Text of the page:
Your target market, who is she? What does her day look like now? Put yourself in that situation. Close your eyes, walk yourself through her day, and then figure out, of the problems that she currently has, where does your solution fit?
And it might be that nothing’s changed. That your messaging is still totally fine. It might be that it’s better and more powerful. It might be that you need to tweak a couple of things to fit into her new circumstances.
And so all of that hinges on having some compassion, some empathy for your target market. And then on the flip side, for yourself.
The main thing to take away from this is, you can weather this storm. We need you to be calm. We need you to take care of yourself. Understand the concentric circles Hillary was talking about with your family being at the core. Your friends next. Your clients, and then everyone else.
So if you need to ghost, if you have to do what you need to do behind the scenes, or building your brand, make sure you take care of your foundation so you can make strategic decisions and strategic calls as you move forward.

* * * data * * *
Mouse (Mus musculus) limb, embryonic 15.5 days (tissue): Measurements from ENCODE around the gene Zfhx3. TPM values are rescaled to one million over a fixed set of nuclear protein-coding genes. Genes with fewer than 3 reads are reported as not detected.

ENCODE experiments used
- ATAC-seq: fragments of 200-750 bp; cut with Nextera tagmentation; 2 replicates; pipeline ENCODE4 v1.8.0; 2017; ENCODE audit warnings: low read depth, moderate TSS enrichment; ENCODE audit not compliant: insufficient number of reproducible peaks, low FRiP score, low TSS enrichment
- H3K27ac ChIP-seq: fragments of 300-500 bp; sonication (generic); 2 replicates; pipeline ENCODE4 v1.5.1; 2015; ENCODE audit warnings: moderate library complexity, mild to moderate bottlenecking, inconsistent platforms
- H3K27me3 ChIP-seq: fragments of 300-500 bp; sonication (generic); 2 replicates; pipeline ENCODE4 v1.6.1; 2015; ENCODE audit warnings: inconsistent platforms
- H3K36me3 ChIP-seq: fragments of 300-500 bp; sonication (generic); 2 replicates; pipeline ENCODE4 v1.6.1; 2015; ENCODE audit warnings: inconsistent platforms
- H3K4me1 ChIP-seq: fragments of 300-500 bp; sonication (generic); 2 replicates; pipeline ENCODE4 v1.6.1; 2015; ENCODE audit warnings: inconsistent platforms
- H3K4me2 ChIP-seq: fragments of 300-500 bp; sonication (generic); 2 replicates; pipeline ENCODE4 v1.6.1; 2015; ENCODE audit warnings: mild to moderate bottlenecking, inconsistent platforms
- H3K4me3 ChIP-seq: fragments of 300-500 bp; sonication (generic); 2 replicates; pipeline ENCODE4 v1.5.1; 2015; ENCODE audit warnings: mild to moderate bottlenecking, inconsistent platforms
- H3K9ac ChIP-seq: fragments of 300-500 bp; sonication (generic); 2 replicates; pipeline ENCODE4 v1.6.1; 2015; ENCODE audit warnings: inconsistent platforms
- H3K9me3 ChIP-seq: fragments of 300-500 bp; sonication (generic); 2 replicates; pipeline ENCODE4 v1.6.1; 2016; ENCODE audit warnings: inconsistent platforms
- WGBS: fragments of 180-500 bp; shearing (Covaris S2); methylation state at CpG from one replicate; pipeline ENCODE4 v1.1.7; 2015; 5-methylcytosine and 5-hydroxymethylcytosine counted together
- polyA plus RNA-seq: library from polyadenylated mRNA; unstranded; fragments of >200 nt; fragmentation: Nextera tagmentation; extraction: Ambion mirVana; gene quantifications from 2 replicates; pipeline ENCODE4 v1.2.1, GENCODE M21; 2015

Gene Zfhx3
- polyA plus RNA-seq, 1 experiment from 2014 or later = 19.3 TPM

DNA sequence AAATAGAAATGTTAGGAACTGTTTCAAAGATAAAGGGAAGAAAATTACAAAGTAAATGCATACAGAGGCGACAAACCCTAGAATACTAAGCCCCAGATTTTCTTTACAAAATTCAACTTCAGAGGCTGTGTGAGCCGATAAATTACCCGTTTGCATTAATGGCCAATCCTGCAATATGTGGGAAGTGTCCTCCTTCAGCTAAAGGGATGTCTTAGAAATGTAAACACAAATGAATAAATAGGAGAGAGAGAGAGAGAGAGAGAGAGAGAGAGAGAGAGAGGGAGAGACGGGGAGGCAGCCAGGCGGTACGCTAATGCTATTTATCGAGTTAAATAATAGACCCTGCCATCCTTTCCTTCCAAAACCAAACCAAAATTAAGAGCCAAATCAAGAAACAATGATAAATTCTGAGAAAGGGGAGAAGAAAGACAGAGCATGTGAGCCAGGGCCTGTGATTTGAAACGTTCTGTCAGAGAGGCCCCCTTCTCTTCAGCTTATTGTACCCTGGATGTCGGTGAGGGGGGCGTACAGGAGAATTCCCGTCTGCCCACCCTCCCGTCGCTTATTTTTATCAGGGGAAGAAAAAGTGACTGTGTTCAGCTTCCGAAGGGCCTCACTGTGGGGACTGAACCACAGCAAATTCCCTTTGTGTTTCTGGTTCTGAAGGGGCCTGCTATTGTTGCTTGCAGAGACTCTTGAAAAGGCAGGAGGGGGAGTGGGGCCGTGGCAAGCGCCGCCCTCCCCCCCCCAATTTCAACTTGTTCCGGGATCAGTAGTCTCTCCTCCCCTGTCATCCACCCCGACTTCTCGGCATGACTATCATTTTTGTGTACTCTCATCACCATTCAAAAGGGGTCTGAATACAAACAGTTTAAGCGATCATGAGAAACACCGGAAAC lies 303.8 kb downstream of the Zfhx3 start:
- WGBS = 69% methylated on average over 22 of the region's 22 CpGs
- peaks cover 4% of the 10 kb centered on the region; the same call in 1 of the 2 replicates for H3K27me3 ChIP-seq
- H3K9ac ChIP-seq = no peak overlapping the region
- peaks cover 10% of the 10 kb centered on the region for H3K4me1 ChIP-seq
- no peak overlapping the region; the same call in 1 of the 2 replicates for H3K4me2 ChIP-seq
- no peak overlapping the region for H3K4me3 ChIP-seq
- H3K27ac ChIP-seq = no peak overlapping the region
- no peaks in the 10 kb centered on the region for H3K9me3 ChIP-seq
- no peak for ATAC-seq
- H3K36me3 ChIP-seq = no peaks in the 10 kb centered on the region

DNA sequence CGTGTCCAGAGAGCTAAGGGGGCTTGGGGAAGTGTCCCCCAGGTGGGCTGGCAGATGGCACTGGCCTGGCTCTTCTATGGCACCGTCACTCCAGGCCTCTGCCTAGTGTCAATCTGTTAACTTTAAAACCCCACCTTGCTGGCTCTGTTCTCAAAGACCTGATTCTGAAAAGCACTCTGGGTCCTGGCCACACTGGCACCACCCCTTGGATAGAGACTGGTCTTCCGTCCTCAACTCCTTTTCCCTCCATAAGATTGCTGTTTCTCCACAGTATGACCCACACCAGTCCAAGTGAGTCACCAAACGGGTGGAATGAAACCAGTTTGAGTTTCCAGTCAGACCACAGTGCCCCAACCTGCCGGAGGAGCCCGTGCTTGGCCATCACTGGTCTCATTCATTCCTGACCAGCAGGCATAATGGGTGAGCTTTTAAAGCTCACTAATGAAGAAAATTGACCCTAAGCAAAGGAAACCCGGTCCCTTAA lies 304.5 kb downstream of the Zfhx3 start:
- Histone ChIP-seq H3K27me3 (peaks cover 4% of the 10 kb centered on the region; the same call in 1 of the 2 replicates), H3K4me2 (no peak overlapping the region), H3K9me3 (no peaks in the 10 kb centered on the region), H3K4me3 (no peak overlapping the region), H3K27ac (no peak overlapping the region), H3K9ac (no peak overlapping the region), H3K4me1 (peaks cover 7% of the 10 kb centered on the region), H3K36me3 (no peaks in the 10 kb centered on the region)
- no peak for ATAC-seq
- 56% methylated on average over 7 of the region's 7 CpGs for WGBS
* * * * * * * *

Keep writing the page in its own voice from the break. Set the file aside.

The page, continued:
Deciding what we’re gonna sell next quarter. Deciding what content we’re going to move forward with. Deciding what messages need to be first and foremost and who is deserving of your time. So, you wanna protect that accessibility as much as possible right now, because your mental load, your bandwidth is super low.
Do you know you have that really great post on headlines and media panic, I don’t know if you wanna touch up on that it’s really,
I could totally talk about that.
I just wanna hear you say a few words about that, ’cause I think that’s also driving a lot of things right now and I loved what you had to say in terms of headlines, in business and like the media and also in marketing.
Do you have anything you wanna share on that before we jump off? ‘Cause I just loved that and I wanna hear you jump on it real quick.
I could talk about it for an hour.
[Hillary] I know, how much time y’all got? You are so right.